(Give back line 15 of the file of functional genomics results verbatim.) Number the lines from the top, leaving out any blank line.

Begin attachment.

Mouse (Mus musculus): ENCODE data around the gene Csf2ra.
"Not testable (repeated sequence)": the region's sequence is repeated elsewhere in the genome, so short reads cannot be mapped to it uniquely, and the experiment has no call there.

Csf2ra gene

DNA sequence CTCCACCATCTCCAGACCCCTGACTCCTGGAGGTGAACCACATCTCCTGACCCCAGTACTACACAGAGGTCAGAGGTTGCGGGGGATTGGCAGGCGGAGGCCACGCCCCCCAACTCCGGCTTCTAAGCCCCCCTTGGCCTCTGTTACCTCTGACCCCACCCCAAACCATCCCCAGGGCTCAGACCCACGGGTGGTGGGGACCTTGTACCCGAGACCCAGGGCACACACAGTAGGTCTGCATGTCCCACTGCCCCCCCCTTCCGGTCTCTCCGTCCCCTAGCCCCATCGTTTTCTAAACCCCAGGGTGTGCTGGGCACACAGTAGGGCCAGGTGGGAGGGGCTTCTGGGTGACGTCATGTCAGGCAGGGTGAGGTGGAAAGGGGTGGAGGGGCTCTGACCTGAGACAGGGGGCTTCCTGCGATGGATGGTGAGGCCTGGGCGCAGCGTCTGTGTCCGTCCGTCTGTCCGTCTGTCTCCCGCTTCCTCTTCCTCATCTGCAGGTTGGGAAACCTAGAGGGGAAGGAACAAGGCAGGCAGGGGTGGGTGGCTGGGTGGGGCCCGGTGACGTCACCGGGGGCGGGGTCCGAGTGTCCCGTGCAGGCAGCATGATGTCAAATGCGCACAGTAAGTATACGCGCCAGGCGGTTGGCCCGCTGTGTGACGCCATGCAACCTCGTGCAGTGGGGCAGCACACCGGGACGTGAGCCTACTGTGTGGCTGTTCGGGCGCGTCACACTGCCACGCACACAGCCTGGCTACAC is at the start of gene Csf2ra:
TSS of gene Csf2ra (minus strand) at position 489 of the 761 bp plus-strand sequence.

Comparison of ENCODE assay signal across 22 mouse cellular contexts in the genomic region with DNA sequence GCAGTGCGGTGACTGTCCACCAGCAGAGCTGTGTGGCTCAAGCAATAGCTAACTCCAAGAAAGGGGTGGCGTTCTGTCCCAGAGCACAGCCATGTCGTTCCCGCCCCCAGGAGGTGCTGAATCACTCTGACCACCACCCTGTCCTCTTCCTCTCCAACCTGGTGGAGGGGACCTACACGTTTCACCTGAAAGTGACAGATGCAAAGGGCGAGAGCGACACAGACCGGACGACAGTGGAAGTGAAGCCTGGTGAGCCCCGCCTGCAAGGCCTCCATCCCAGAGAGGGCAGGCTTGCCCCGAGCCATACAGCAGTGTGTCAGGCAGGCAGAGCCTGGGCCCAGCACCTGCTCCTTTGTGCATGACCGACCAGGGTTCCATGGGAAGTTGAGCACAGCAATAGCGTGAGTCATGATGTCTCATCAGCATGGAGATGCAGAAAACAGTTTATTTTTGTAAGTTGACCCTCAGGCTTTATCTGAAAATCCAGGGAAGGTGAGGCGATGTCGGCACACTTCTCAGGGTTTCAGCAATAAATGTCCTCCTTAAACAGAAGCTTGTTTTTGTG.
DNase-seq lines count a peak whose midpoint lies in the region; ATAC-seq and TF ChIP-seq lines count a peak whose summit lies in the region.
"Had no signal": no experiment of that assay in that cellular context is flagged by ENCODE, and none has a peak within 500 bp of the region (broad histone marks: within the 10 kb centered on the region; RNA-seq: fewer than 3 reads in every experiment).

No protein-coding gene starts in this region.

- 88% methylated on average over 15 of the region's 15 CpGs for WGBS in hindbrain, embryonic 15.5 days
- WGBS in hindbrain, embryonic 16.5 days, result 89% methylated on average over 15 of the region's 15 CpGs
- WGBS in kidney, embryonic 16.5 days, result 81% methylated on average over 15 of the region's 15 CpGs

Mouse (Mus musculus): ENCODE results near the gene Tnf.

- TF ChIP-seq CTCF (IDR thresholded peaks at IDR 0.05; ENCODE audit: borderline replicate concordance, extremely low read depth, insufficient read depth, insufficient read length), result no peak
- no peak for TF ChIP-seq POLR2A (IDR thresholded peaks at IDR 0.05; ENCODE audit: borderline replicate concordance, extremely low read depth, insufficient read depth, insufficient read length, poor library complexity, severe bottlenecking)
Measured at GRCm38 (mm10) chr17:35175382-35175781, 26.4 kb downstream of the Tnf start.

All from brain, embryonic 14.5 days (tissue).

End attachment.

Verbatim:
- no peak for TF ChIP-seq POLR2A (IDR thresholded peaks at IDR 0.05; ENCODE audit: borderline replicate concordance, extremely low read depth, insufficient read depth, insufficient read length, poor library complexity, severe bottlenecking)